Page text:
After so many decades of looking at images, pictures, paintings, what is it that catches my eye?  Often it is familiarity - or perhaps lack of familiarity.  Certainly one aspect which holds my eye is composition.  It does not have to be drama, but there needs to be a reward of some kind.  The image must make me think - and think beyond the question of how it was made.  For me content is queen and must definitely rule over technique.  This is easier for me with painting because I don't paint.  Content is still supreme although more difficult with prints as I am familiar with the techniques, and that can intrigue even if the image is not satisfactory to me.  This is all personal preference needless to say.
Glen Onwin: Shades of Darkness - Light and Colour (Goethe's Theories) Blue, Red, Yellow. Earths Major Cycles (image and title from here)
Individual works are easily overlooked at the RA Summer Exhibition, and one reason why Gallery IV was my favourite is that the hang was relatively sparse.  Works had room to breathe and be themselves.  Glen Onwin's framed pigments (above) were arresting, being the physical embodiment of colour; pigment which was gradually accumulating at the base of each frame.
David Remfry: Chandelirium (image from here)
I very much enjoy being surprised to find that a work which attracts my eye is by an artist who is familiar, but in this case unfamiliar.  This was my delight in seeing David Remfry's painting above.
Stephen Chambers: Portrait of Agatha Roman (image from here)
Portraits can be so interesting, whether the subject is known or not.  Stephen Chambers' Portrait of Agatha Roman is perhaps from his Court of Redonda series, and she intrigued me additionally because her hands seemed to have a separate life of their own.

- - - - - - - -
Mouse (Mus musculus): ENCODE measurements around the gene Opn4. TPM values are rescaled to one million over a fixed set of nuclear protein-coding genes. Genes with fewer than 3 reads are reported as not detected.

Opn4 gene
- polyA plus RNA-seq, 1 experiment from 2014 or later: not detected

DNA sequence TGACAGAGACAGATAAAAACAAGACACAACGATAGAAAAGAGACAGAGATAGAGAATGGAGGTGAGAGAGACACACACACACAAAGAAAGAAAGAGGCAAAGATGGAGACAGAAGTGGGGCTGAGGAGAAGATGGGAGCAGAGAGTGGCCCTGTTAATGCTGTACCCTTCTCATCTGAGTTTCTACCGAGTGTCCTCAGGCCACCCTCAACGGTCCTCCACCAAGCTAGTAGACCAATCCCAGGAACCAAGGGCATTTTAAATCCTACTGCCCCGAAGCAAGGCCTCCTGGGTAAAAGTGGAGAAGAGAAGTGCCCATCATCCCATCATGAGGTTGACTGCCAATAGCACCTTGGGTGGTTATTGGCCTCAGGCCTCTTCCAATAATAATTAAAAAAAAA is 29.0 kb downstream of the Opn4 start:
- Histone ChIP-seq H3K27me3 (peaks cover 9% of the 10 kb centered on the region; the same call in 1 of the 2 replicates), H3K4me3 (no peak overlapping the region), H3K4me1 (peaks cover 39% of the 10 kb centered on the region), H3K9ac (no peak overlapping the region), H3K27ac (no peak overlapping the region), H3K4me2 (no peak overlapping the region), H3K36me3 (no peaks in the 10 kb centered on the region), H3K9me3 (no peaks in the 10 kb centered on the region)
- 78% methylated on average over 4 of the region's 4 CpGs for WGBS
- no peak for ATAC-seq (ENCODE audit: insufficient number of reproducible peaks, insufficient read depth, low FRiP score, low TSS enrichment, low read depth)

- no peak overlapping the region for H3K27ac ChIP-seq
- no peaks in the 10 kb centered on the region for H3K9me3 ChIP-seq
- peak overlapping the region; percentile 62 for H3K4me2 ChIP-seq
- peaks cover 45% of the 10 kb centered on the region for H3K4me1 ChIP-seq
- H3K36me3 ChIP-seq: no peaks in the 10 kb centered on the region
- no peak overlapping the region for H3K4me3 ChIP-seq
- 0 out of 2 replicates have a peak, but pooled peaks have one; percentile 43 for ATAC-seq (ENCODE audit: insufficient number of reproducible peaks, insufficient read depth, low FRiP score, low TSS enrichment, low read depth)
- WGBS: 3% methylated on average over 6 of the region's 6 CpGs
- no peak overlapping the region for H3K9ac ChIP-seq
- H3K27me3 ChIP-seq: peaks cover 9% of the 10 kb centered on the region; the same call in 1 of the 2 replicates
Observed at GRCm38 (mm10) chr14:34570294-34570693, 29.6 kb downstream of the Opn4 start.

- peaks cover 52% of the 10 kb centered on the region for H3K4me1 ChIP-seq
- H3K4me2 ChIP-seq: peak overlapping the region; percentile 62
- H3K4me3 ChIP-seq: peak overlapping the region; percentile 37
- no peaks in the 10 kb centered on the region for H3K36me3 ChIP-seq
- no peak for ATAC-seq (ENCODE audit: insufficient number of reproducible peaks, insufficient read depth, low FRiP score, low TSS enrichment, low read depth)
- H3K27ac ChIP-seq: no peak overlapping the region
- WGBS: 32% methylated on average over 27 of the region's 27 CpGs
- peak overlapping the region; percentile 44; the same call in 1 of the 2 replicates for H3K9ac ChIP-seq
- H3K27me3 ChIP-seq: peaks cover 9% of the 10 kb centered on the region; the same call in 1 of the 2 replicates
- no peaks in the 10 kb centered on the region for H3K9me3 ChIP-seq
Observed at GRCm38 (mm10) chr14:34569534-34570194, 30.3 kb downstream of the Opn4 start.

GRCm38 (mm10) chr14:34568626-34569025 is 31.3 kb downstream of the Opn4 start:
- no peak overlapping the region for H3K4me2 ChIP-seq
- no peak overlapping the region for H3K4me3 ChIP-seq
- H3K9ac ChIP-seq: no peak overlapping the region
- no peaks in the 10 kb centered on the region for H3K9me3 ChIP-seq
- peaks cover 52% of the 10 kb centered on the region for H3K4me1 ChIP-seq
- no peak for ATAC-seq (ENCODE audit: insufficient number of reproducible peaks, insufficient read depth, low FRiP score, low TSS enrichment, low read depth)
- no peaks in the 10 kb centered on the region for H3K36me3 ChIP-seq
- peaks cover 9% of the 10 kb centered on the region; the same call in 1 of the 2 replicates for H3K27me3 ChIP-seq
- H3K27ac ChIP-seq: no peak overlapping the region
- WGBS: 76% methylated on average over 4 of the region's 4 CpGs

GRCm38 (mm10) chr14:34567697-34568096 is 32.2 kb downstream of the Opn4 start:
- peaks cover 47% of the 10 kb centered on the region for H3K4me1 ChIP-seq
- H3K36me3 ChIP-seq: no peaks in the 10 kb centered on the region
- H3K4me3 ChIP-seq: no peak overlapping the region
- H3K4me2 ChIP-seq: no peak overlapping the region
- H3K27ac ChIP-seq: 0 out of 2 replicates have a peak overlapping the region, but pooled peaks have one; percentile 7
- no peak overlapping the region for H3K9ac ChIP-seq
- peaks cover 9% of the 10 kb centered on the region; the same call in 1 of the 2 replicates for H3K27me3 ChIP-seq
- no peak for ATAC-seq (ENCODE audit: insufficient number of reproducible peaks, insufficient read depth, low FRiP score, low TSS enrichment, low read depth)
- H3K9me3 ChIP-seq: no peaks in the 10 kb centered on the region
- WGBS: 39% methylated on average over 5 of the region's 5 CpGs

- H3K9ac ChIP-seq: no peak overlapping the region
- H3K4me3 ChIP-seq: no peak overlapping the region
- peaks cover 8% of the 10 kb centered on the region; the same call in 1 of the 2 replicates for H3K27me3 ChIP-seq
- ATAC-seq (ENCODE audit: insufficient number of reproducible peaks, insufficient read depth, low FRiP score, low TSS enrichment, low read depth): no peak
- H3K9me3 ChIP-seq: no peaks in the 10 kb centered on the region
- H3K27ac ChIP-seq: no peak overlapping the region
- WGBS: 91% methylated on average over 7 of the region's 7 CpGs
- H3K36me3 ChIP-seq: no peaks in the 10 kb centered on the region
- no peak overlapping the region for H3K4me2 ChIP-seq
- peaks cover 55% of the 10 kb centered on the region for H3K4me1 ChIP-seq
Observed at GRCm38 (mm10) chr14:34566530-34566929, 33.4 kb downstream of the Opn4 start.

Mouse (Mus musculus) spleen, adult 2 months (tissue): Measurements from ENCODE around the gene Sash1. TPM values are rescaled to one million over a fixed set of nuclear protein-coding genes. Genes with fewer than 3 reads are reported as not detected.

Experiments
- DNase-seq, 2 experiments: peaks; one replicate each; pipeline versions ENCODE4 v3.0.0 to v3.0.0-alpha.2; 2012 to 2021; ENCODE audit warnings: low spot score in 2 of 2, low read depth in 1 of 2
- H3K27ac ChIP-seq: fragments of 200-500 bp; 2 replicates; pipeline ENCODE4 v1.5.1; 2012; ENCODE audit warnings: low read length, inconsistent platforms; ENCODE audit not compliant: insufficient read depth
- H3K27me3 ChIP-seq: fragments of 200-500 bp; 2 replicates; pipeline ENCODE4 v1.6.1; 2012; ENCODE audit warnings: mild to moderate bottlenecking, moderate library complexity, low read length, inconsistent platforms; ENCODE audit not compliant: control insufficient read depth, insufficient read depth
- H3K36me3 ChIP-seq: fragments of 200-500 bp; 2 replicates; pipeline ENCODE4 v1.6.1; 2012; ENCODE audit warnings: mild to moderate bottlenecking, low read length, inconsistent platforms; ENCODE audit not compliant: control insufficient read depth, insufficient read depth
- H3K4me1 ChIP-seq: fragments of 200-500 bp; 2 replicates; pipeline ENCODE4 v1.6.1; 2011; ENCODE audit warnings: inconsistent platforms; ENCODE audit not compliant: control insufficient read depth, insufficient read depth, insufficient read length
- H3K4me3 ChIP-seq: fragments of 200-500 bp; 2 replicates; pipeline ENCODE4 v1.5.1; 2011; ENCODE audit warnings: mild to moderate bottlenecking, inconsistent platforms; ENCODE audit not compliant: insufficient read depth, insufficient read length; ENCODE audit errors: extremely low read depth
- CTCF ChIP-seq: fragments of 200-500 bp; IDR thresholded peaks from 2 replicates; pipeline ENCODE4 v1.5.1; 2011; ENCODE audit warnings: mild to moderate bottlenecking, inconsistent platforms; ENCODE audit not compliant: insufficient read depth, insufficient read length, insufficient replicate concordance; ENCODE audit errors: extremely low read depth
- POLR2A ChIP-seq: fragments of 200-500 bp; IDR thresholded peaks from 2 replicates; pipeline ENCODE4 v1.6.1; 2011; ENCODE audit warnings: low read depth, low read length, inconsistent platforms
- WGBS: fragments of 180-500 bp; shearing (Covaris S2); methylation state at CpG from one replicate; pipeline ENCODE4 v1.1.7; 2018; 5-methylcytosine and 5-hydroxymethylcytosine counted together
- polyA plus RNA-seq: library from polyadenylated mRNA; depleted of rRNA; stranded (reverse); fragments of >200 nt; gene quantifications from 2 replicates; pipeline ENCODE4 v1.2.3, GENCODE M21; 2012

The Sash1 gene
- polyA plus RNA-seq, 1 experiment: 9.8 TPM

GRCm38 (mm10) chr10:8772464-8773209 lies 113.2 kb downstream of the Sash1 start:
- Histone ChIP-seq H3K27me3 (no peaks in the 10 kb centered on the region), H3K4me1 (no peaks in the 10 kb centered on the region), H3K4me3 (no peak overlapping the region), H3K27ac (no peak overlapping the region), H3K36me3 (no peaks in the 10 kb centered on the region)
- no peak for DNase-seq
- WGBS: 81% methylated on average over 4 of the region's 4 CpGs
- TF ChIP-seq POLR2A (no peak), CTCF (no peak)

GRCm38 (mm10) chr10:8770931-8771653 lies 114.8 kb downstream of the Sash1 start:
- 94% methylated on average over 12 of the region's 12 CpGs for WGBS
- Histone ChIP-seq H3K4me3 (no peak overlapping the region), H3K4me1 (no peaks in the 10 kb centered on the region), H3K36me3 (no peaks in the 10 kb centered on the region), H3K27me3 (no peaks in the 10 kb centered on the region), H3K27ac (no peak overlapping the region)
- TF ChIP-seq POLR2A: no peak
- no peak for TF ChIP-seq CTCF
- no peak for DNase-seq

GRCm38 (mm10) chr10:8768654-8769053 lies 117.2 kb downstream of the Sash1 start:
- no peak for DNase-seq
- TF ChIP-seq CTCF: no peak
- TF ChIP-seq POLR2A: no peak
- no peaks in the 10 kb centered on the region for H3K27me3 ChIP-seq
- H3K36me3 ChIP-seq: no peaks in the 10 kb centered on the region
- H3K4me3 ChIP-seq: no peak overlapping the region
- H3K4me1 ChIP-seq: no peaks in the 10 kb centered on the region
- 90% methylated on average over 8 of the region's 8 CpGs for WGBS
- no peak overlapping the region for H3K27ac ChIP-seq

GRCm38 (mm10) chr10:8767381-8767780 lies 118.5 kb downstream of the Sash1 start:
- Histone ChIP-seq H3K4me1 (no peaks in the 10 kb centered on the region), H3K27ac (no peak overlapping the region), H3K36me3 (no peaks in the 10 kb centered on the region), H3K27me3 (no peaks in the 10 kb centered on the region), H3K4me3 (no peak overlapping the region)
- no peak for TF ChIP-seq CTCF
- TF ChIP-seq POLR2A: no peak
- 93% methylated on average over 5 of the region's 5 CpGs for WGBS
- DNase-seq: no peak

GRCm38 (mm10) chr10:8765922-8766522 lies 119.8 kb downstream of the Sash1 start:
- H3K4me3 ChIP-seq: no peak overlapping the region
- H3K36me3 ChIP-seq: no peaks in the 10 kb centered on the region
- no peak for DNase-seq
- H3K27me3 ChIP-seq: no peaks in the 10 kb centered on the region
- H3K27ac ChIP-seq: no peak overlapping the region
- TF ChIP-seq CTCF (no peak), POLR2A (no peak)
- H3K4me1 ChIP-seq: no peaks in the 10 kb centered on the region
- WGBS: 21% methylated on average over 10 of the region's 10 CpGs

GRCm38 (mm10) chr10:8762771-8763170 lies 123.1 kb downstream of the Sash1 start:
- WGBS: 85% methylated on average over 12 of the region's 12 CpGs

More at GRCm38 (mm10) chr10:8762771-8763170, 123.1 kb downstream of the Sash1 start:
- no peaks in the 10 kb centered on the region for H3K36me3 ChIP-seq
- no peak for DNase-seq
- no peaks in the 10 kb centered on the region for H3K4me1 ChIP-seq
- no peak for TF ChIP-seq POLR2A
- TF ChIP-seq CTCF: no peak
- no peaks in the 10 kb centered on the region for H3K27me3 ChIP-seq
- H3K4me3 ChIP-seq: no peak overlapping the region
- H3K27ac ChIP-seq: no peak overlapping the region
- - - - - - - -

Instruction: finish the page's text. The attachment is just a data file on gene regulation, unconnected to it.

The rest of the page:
Sonia Lawson: Homage to Courbet (image from here)
Another portrait which intrigued me was Sonia Lawson's Homage to Courbet, which is so different from Courbet's own self portrait - as well as being different from the cabinet-of-curiosities style of Lawson's with which I have been familiar of recent years.
Tony Bevan: Self Portrait (image from here)
A self portrait which really caught my eye near the end of the exhibition struck a philosophical note - 'I think, therefore I am'.  Tony Bevan has produced several self portraits, and this is not quite a brain, but it caught my imagination.

I liked many other paintings, but these above held my attention for more than the passing pleasurable moment.

Monday, July 01, 2019

More of the same

Paula Rego: Death of the Virgin (image from here)
In an exhibition like the Royal Academy Summer Exhibition it is inevitable to encounter works by familiar artists, either by Academicians themselves, or Honorary Academicians, or by familiar invited artists.  Often the reaction is - oh, there's another one by so-and-so, and the feeling is of a so-what-ish kind.  Of course this doesn't mean that the work is not good; simply that a previous example struck a more positive response.  Indeed I had that reaction to the Anselm Kiefer painting in this year's exhibition.
Paula Rego: Agony in the Garden (image from here)
Four paintings by Paula Rego, however, did affect me greatly, despite my having seen so many of her similar works before.
Paula Rego: Deposition (image from here)